The control requests and responses may be sent over either TCP or UDP. Since the order of the requests matters, the requests are sequenced, so if any requests are lost, they must be retransmitted. Using UDP thus requires the construction of retransmission mechanisms, so there are very few occasions when the application can get away with using UDP.

The most obvious additions to the request header fields are a Cseq field to contain the sequence numbers of requests generated by the client, and a Session field to both request and response headers to identify the session. Session identifiers are generated in response to a SETUP request, and must be used in all stateful methods. The Transport field allows the client and server to negotiate and set parameters for the sending of the media stream. In particular, it allows the client and server to set ports and multicast addresses for the RTP streams. There are a number of other header fields, such as the time range of the presentation upon which the method executes (Range), and various fields which interact with caches and other proxies.

Descriptions of session use the Session Description Protocol (described in Chapter [*]), which provides a generic technique for describing the details of the presentation, such as transport and media types of the stream, and the presentation content. Importantly, it also provides the start and end times of the presentation, so that the client can PLAY form and to any point in the presentation they wish.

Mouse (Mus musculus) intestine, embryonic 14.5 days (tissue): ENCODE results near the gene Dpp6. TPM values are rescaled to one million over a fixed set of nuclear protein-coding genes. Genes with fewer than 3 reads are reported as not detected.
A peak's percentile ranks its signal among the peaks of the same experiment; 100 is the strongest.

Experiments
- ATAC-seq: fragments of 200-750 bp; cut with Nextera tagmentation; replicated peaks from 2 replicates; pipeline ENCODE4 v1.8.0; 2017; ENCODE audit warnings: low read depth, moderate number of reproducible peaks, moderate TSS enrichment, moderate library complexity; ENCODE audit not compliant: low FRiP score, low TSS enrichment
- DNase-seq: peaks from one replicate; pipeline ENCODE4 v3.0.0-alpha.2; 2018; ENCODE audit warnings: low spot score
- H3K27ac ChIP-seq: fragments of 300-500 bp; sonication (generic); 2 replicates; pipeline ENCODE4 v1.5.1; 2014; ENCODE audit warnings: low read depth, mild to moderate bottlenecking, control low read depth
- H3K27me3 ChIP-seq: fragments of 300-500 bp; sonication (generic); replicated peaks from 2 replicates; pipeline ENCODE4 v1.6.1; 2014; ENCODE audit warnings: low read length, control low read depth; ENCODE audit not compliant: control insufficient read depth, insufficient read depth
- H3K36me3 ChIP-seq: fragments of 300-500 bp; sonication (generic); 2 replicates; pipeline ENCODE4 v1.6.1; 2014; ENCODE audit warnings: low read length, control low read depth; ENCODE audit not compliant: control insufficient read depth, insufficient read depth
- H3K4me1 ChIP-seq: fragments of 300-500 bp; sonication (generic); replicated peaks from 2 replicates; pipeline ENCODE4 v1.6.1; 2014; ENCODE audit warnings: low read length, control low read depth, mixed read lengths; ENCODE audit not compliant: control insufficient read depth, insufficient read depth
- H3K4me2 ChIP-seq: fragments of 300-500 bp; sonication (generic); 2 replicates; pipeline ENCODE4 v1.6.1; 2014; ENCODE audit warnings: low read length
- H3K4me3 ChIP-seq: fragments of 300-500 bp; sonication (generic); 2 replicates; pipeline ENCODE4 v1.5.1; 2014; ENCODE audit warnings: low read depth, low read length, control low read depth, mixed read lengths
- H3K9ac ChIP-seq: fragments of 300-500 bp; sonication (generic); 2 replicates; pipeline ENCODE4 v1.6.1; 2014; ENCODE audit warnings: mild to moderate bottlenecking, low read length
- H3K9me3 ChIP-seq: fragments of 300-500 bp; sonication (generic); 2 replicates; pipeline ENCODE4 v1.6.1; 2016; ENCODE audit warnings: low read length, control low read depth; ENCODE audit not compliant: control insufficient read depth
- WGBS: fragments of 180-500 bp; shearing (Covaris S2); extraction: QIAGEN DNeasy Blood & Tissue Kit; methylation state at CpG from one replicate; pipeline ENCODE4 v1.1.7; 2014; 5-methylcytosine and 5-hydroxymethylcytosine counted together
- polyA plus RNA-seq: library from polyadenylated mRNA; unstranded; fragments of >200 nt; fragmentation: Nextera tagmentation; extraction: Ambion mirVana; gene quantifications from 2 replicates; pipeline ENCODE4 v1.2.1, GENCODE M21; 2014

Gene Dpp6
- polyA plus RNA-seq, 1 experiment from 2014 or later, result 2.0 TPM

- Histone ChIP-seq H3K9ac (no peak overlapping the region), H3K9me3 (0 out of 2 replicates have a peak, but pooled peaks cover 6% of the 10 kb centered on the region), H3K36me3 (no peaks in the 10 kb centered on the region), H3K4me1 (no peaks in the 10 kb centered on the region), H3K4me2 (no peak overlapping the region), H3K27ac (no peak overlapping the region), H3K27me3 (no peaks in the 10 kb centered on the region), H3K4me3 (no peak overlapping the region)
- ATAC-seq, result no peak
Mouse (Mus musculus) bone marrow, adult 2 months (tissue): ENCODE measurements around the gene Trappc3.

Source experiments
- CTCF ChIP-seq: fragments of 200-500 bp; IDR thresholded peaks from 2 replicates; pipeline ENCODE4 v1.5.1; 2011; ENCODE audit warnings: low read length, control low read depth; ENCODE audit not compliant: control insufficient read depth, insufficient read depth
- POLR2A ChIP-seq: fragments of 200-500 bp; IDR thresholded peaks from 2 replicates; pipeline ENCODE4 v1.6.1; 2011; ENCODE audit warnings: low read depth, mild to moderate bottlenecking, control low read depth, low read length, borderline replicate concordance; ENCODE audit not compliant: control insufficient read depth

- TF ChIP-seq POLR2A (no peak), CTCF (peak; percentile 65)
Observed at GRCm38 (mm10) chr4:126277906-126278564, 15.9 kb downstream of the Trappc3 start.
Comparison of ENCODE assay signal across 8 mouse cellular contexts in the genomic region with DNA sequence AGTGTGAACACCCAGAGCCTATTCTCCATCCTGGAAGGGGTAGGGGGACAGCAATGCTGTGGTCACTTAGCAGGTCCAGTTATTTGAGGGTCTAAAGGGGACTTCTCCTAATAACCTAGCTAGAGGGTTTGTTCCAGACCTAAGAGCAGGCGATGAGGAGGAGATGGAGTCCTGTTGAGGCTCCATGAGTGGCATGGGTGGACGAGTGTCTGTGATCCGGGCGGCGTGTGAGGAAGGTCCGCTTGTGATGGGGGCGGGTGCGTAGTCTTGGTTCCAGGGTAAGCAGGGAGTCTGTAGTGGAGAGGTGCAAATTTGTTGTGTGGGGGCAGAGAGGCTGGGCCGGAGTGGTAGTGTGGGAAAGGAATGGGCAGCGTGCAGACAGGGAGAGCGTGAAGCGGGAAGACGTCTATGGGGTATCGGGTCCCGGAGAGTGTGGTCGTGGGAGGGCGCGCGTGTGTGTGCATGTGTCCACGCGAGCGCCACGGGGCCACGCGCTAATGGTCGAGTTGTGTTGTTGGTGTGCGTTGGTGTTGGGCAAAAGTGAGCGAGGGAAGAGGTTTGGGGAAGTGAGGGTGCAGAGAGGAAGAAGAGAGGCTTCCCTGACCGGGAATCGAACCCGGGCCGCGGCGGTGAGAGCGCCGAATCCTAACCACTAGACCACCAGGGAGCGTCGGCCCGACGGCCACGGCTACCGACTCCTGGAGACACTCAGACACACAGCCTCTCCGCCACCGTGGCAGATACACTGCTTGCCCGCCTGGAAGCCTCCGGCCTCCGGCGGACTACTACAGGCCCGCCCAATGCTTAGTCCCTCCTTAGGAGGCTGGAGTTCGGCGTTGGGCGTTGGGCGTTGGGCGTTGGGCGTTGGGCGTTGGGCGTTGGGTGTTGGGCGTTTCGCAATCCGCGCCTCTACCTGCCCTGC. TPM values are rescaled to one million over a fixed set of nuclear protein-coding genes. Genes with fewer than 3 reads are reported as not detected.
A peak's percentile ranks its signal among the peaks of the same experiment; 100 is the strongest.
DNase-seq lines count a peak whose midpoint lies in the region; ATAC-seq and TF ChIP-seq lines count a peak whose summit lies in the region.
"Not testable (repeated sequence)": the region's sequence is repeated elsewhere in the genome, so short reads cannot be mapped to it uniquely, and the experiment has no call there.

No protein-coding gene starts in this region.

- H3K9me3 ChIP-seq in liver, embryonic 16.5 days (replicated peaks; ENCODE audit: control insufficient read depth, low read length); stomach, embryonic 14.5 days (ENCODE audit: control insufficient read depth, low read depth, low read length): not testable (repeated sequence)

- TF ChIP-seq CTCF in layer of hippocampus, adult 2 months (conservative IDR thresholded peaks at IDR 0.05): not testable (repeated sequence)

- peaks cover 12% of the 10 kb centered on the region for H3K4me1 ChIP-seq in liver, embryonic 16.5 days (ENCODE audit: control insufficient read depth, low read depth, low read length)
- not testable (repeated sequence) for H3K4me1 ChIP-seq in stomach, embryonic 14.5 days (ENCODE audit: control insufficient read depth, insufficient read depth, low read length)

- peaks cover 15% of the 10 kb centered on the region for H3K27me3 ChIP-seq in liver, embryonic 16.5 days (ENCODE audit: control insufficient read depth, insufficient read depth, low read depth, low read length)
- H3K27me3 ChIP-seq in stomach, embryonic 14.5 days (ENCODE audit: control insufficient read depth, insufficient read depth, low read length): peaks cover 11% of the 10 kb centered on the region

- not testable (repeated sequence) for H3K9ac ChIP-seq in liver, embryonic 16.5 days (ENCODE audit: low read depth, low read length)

Media streams are referenced through specification of their times, either relative to the start time of the presentation, or in real time. Rtsp allows the use of the standard time codes used in industry such as SMTPE or Normal Play Time, or by specifying an absolute time for presentations in real-time.

To display a presentation, the client software first requires the Rtsp URL of the presentation. If it has this URL, it can then display the presentation by following these steps.

The client first requests the description of the presentation using the DESCRIBE method. This supplies details of the media streams, so that the client can start the appropriate media applications.
The client then requests that the session is SETUP, receiving a session identifier in return. The server would allocate state, such as the sockets through which the media will be sent, plus any reservations for bandwidth.
The client requests that the media streams of the session are PLAYed, by specifying the URL and the session identifier, and a time range to start and finish playing at.
At any point they may PAUSE the presentation, and continue form any other point in the presentation by using specifying a new range in the PLAY request.
When the client has completed, the client issues a TEARDOWN request to destroy the session, and deallocate any resources.

Rtsp is intended to be a generic protocol for manipulation of continuous media over the Internet. For a given presentation or server, there may be limitations upon the controls the client can use. For instance, if a company has created a media presentation, they may well desire that a session is not recorded. Since the controls may sometimes be present and at other times not, this presents a problem in the design of a user interface. If a control is represented in the user interface, but isn't available for a particular presentation, then the user may attempt to use the control and be confused by the subsequent interactions.

Fortunately, the OPTIONS command allows the client to interrogate the server to determine the available methods, and the component streams. Once these have been determined, the client software can then build an appropriate interface, representing only the available control, and presenting an indication of the components of the stream.

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Next: Movies on Demand Up: Remote Control of Playback Previous: An Aside - The